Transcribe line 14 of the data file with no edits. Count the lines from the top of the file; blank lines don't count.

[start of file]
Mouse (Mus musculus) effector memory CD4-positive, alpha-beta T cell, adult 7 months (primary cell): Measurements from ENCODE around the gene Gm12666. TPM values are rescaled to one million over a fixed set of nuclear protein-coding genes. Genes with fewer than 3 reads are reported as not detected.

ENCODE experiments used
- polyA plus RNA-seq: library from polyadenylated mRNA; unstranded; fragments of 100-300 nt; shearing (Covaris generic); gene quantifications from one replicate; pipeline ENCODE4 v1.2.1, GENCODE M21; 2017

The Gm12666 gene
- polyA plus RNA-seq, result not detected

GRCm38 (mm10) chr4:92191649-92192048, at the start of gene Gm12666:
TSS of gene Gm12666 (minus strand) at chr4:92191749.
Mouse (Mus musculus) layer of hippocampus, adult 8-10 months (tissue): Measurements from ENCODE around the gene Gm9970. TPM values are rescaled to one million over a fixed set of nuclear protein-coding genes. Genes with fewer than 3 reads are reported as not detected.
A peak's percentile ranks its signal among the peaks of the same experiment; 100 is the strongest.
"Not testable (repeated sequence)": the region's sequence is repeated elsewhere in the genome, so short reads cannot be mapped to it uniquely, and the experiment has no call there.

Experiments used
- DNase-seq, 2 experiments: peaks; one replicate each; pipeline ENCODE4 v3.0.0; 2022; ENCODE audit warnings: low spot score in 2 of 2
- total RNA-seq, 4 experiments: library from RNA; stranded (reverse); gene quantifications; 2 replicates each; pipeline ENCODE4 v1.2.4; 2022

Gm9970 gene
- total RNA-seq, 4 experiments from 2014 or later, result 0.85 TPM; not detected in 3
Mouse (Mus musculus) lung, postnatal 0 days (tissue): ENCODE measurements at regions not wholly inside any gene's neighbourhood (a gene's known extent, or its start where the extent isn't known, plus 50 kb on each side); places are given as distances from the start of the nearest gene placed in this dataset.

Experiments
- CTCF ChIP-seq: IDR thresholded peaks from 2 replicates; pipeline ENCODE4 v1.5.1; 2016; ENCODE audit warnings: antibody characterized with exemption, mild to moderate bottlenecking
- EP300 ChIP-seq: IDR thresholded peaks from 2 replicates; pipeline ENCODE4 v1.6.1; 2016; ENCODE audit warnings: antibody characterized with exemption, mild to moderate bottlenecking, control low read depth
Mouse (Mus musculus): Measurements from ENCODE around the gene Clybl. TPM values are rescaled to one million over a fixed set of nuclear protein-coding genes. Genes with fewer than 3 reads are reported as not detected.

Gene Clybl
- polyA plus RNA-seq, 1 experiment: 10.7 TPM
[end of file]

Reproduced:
Gm9970 gene